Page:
Tue, Oct 14, 2003 - Page 8 News List

Taiwan should keep its distance from China

By Liu Shih-xiang 盧世祥

China has gradually become a target of public criticism in the international economic and trade communities since the summer.

Mexican President Vicente Fox accused Chinese officials of using despicable methods to attract businesses and Italy's Minister of Economy and Finance Giulio Tremonti claimed it would be suicidal for Europe to open up its trade to China. Washington also blames its loss of jobs in the manufacturing industries on China's insufficient liberalization and the obviously undervalued yuan. The George W. Bush administration could eventually adopt a harder stance on this issue.

These criticisms are not unfounded. In the eyes of many developing countries, China has robbed them of their markets in the West due to its relatively cheap and abundant labor force.

EU and US officials recently complained that the opening of China's markets after the country's WTO entry has fallen far short of what was promised. The White House and the US Department of Commerce even announced that they would form a special team to investigate China's unfair trade practices and take the necessary measures to correct them.

The manipulation of the yuan's exchange rate has been China's most criticized measure. Beijing has pegged the yuan to the US dollar, although it has enjoyed a current-account surplus since 1994. Its trade surplus with the US exceeded US$100 billion last year.

People seem to have different opinions about exactly how much the yuan has been undervalued. The US National Association of Manufacturers estimates the yuan to be 10 percent to 40 percent undervalued. But the figure could even be as high as 50 percent to 60 percent, according to the famous "Big Mac index" of The Economist magazine.

People have different opinions on how to solve the problem.

When US Secretary of the Treasury John Snow visited Beijing last month, he suggested that the Chinese authorities build an exchange-rate system on the basis of free trade, an open market, free flow of capital and market orientation. In the same month, however, Nobel-winning economist Robert Mundell stressed during his visit to Taipei that drastic appreciation of the yuan would be catastrophic for China's economy. He also called for the establishment of an "Asian currency area."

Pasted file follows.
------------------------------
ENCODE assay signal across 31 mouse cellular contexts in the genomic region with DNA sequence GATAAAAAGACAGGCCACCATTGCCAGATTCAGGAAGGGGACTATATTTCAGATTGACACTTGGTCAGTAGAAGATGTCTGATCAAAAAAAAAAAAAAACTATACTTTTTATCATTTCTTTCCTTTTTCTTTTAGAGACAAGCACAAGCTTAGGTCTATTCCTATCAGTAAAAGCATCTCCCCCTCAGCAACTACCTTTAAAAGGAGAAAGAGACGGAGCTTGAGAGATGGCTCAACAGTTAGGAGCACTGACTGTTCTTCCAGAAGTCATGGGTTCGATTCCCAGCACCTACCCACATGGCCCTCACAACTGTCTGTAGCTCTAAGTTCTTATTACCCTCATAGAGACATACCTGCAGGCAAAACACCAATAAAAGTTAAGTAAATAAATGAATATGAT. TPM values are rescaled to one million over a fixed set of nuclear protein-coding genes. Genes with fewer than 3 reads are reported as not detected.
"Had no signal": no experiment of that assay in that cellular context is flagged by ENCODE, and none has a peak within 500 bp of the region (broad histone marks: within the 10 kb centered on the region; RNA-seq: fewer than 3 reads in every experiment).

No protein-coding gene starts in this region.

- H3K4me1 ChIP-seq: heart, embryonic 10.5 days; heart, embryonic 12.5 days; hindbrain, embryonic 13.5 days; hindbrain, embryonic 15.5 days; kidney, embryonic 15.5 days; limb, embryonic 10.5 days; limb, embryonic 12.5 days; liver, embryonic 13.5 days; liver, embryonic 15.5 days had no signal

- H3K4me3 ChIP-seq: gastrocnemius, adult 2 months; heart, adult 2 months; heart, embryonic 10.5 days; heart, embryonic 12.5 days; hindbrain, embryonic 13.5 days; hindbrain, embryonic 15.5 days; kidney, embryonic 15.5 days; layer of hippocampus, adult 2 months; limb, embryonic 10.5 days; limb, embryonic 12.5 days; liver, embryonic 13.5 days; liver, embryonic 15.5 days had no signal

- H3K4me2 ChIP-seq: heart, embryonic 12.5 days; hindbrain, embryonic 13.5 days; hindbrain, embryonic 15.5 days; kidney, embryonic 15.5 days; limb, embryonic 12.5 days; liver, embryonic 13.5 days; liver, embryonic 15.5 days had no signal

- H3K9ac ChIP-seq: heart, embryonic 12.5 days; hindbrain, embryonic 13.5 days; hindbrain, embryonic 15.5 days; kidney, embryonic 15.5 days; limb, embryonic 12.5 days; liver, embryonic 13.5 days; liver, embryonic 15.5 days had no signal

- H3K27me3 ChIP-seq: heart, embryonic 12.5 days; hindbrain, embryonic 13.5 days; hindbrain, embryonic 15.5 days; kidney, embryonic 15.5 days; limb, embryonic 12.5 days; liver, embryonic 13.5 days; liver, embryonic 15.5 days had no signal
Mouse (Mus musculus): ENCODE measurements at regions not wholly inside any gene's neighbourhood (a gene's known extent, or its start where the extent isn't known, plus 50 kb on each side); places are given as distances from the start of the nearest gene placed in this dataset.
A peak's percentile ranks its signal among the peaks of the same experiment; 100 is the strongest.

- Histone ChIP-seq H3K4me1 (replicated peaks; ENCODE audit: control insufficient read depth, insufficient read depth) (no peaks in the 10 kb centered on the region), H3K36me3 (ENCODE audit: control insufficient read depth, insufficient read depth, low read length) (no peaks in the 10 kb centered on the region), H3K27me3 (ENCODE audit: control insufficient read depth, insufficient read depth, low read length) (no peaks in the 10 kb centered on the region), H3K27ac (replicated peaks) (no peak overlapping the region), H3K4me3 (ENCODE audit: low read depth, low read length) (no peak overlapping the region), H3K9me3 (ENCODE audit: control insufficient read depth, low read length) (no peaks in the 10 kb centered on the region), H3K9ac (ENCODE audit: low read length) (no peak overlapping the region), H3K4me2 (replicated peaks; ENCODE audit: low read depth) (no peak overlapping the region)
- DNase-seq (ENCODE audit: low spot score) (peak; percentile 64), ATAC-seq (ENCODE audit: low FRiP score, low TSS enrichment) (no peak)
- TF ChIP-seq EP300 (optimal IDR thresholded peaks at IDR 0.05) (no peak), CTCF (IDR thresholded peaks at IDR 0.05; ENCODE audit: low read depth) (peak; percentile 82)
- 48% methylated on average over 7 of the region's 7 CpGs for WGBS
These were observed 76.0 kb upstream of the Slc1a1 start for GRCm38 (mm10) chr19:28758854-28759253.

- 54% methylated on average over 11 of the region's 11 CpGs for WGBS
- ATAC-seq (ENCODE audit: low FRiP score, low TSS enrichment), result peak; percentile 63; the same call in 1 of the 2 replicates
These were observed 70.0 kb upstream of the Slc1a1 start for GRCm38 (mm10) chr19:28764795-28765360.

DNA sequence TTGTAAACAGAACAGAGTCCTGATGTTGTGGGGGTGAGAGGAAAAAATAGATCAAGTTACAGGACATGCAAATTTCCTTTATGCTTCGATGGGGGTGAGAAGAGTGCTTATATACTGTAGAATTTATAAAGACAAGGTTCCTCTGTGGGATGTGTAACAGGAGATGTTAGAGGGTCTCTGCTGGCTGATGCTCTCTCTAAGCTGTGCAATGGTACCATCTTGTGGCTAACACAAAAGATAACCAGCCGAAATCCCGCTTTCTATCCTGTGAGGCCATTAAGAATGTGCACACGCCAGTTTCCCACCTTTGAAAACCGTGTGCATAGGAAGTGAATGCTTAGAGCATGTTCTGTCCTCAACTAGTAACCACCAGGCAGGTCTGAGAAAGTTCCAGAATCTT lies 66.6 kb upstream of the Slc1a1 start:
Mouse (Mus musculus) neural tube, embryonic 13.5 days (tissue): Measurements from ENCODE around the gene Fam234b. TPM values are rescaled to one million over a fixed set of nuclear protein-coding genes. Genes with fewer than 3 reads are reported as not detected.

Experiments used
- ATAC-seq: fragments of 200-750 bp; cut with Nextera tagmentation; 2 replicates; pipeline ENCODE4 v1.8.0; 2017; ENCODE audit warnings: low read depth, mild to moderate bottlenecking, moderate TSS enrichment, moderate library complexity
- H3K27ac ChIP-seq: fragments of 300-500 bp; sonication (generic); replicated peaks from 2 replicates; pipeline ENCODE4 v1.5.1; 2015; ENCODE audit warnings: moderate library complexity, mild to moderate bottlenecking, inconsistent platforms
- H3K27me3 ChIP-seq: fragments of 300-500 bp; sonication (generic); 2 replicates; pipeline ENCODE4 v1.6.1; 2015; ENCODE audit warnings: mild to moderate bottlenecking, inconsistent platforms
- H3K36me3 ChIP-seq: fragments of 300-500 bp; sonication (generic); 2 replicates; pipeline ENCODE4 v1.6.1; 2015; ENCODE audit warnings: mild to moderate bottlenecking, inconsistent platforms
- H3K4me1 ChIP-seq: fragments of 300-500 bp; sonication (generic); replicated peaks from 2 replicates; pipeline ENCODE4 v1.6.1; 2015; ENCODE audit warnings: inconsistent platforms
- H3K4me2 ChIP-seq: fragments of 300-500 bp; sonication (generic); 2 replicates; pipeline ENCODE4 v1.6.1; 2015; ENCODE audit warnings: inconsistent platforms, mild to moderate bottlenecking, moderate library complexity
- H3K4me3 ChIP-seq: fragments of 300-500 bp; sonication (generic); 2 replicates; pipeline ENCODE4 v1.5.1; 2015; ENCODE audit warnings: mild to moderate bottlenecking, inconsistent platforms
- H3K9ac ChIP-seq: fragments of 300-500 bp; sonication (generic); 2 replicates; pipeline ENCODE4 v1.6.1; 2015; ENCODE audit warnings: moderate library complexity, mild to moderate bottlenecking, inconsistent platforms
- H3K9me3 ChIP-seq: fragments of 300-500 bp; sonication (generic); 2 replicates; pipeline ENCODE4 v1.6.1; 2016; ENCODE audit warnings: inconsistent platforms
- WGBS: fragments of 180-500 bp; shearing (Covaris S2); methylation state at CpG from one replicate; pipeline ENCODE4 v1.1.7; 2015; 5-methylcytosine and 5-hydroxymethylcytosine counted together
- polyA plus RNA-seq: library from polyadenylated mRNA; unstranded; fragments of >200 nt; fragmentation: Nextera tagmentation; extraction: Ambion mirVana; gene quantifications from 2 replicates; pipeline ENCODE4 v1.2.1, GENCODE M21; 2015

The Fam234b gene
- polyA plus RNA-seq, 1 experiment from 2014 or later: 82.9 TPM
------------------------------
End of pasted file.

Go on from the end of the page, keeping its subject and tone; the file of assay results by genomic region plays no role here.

Nicholas Lardy, a leading expert on China's economy, believes that Beijing can gradually revalue the yuan in two steps: First, it can appreciate the yuan by 10 percent to 20 percent and expand its range of fluctuation. It can also change its policy by pegging the yuan to the US dollar, the euro and the Japanese yen -- not just the US dollar. It can adopt a free-floating exchange rate and allow capital to flow freely after its financial system has been strengthened.

Due to a fear of losing face, Beijing is unwilling to give up the fixed exchange rate or allow the yuan's value to increase under international pressure.

China will encounter greater pressure from the international community. The US is most likely to take action as next year's presidential election draws near. China's resistance may trigger a backlash in the form of trade protectionism.

For Taiwan, the dispute over the yuan's value has highlighted the true face of China's economy behind its glamorous appearance. By putting 60 percent of its foreign investments in China, Taiwan may also suffer as the international community takes countermeasures against China. In the face of such an economically risky neighbor, Taiwan cannot remain unprepared for possible economic threats.

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